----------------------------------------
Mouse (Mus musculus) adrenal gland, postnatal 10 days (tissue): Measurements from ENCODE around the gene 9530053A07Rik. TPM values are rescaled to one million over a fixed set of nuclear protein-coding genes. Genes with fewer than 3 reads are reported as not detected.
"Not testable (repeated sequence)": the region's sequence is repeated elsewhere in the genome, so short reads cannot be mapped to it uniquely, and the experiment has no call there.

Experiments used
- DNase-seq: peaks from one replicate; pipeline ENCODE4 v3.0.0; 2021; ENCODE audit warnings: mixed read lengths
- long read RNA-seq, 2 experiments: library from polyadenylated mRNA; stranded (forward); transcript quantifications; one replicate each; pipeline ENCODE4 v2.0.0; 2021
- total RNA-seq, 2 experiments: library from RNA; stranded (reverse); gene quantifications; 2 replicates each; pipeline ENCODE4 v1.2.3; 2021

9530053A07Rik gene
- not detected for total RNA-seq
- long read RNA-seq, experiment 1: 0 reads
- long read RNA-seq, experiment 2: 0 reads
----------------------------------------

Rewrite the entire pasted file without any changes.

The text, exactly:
Mouse (Mus musculus) adrenal gland, postnatal 10 days (tissue): Measurements from ENCODE around the gene 9530053A07Rik. TPM values are rescaled to one million over a fixed set of nuclear protein-coding genes. Genes with fewer than 3 reads are reported as not detected.
"Not testable (repeated sequence)": the region's sequence is repeated elsewhere in the genome, so short reads cannot be mapped to it uniquely, and the experiment has no call there.

Experiments used
- DNase-seq: peaks from one replicate; pipeline ENCODE4 v3.0.0; 2021; ENCODE audit warnings: mixed read lengths
- long read RNA-seq, 2 experiments: library from polyadenylated mRNA; stranded (forward); transcript quantifications; one replicate each; pipeline ENCODE4 v2.0.0; 2021
- total RNA-seq, 2 experiments: library from RNA; stranded (reverse); gene quantifications; 2 replicates each; pipeline ENCODE4 v1.2.3; 2021

9530053A07Rik gene
- not detected for total RNA-seq
- long read RNA-seq, experiment 1: 0 reads
- long read RNA-seq, experiment 2: 0 reads